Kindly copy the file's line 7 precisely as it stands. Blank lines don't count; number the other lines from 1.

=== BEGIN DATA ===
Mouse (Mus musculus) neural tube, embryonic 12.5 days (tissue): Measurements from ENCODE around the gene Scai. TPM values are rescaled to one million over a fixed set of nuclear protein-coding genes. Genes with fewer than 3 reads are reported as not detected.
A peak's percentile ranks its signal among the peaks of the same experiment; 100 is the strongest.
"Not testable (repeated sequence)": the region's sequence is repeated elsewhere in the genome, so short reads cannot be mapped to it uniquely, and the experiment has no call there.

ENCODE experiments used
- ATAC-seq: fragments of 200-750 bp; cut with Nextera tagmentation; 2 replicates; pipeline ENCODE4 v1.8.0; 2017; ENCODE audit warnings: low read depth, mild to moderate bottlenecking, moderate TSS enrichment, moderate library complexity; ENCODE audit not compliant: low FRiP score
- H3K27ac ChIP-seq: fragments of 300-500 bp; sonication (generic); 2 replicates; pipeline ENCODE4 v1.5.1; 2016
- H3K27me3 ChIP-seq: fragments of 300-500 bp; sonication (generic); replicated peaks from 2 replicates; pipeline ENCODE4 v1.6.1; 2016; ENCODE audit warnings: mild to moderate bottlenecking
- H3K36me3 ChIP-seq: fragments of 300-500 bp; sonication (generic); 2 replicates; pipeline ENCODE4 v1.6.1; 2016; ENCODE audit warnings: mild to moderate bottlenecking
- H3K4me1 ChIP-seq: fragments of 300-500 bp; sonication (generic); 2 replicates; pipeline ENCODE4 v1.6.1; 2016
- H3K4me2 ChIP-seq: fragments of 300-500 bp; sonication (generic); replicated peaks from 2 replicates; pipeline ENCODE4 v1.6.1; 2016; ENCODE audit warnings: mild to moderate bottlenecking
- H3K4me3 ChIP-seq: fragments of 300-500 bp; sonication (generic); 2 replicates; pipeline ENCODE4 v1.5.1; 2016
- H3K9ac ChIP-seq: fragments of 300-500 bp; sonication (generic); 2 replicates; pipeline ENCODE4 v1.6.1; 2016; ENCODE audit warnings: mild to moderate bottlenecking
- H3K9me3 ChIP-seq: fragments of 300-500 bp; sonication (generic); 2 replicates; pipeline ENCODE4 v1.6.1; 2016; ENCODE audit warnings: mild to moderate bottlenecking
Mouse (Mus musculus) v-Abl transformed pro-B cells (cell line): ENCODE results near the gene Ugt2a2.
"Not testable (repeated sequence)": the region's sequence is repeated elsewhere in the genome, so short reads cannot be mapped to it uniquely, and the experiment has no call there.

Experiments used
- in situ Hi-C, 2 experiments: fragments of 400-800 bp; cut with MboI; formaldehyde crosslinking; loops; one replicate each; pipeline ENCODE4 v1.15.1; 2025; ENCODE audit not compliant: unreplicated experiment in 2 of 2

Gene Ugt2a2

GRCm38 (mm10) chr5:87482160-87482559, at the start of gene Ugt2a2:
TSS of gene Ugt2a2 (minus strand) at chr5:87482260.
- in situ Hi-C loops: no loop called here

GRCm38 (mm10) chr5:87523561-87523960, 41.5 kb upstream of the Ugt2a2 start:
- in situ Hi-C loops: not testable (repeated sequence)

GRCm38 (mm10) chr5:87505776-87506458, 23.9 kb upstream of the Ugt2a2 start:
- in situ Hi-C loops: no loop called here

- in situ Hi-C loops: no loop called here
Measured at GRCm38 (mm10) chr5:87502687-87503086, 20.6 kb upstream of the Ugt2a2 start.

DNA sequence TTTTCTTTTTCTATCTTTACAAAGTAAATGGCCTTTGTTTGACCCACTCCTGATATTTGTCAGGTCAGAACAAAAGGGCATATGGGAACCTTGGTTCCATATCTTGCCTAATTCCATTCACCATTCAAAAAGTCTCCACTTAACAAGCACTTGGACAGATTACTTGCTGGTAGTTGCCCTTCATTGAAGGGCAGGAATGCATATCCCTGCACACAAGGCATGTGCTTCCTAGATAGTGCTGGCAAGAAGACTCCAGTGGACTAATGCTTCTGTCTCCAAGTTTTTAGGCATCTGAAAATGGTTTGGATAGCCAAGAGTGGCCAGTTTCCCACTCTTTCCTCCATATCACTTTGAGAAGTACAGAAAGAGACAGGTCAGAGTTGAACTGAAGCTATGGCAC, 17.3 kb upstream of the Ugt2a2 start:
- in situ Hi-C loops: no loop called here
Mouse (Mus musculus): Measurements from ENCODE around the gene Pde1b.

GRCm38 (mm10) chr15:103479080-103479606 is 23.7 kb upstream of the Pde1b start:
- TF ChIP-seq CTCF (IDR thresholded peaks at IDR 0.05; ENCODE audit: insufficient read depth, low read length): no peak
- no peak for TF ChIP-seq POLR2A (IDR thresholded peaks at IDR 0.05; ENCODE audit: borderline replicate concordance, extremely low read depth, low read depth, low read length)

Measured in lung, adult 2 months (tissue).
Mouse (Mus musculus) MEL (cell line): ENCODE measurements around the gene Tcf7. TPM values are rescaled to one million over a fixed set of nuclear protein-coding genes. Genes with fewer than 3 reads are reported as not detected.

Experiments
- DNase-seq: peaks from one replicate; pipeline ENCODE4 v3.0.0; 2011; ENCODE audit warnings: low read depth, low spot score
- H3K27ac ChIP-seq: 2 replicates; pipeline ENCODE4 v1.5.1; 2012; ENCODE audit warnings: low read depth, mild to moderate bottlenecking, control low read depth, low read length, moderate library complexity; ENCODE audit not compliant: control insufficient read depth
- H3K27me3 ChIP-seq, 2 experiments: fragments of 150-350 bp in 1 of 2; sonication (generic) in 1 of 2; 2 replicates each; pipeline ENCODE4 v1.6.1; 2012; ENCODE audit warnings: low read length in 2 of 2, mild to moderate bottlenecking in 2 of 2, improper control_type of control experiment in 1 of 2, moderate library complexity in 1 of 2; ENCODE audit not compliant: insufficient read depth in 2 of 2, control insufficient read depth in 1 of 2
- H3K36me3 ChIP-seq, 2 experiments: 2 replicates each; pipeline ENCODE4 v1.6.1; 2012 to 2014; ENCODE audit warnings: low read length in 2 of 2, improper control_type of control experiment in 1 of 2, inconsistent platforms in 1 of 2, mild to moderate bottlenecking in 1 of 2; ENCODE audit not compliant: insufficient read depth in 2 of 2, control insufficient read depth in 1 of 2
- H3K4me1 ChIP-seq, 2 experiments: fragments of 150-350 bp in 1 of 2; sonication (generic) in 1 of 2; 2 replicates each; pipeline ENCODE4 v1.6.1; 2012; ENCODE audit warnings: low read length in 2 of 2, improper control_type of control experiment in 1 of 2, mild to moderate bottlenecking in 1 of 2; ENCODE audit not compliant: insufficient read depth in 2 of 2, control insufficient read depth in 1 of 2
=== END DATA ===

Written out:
- H3K27me3 ChIP-seq: fragments of 300-500 bp; sonication (generic); replicated peaks from 2 replicates; pipeline ENCODE4 v1.6.1; 2016; ENCODE audit warnings: mild to moderate bottlenecking